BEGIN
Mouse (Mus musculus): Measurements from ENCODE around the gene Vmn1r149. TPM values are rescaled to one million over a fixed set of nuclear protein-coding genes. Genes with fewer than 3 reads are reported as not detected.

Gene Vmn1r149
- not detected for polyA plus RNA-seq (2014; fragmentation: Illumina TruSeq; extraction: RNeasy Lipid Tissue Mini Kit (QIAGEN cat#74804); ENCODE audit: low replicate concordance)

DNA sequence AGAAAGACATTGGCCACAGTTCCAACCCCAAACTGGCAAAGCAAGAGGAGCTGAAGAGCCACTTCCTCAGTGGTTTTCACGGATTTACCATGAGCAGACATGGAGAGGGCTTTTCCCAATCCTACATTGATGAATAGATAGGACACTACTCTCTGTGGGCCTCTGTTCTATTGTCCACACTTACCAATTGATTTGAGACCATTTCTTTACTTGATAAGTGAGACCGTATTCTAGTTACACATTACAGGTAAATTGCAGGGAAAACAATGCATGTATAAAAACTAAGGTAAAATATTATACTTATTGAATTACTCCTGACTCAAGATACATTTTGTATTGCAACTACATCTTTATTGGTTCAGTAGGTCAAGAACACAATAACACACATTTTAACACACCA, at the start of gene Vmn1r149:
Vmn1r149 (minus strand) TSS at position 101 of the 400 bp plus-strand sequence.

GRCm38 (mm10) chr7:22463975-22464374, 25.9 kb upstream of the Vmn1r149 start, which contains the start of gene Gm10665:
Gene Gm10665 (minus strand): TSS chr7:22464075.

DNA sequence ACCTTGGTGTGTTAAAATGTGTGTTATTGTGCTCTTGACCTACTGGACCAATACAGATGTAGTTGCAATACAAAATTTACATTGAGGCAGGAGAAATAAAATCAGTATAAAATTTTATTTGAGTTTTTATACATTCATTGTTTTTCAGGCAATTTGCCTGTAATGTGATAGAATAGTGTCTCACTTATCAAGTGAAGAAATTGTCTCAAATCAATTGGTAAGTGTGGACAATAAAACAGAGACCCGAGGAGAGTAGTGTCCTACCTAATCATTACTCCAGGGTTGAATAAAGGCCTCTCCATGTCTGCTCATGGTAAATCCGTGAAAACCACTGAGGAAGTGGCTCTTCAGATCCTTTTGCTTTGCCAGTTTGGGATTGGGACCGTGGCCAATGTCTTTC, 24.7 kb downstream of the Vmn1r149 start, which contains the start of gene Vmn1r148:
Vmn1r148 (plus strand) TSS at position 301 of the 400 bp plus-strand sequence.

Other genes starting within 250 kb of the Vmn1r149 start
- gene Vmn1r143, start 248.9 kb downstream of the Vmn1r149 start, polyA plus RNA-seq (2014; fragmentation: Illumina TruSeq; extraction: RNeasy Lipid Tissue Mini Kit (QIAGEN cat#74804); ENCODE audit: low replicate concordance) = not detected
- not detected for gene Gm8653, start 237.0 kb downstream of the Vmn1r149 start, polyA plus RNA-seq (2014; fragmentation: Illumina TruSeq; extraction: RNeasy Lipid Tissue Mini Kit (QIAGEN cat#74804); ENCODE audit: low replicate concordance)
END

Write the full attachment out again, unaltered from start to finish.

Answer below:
Mouse (Mus musculus): Measurements from ENCODE around the gene Vmn1r149. TPM values are rescaled to one million over a fixed set of nuclear protein-coding genes. Genes with fewer than 3 reads are reported as not detected.

Gene Vmn1r149
- not detected for polyA plus RNA-seq (2014; fragmentation: Illumina TruSeq; extraction: RNeasy Lipid Tissue Mini Kit (QIAGEN cat#74804); ENCODE audit: low replicate concordance)

DNA sequence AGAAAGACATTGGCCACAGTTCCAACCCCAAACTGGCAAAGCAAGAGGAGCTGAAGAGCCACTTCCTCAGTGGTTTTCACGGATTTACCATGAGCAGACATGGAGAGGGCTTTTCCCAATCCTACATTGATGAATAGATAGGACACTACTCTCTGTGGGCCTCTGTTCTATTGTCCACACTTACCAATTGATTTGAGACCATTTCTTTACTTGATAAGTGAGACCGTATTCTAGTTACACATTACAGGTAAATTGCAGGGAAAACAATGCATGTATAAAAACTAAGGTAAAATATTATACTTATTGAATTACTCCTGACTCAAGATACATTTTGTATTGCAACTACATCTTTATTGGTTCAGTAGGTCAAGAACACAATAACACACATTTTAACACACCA, at the start of gene Vmn1r149:
Vmn1r149 (minus strand) TSS at position 101 of the 400 bp plus-strand sequence.

GRCm38 (mm10) chr7:22463975-22464374, 25.9 kb upstream of the Vmn1r149 start, which contains the start of gene Gm10665:
Gene Gm10665 (minus strand): TSS chr7:22464075.

DNA sequence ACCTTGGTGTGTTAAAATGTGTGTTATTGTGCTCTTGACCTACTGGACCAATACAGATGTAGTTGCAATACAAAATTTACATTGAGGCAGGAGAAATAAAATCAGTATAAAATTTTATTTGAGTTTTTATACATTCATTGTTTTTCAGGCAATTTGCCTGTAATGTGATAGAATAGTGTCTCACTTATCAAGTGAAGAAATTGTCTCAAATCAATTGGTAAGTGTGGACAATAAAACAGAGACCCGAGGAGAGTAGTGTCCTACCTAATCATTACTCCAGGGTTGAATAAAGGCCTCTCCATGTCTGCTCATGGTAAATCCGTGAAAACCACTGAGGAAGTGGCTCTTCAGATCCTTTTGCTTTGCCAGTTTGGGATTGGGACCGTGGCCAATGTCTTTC, 24.7 kb downstream of the Vmn1r149 start, which contains the start of gene Vmn1r148:
Vmn1r148 (plus strand) TSS at position 301 of the 400 bp plus-strand sequence.

Other genes starting within 250 kb of the Vmn1r149 start
- gene Vmn1r143, start 248.9 kb downstream of the Vmn1r149 start, polyA plus RNA-seq (2014; fragmentation: Illumina TruSeq; extraction: RNeasy Lipid Tissue Mini Kit (QIAGEN cat#74804); ENCODE audit: low replicate concordance) = not detected
- not detected for gene Gm8653, start 237.0 kb downstream of the Vmn1r149 start, polyA plus RNA-seq (2014; fragmentation: Illumina TruSeq; extraction: RNeasy Lipid Tissue Mini Kit (QIAGEN cat#74804); ENCODE audit: low replicate concordance)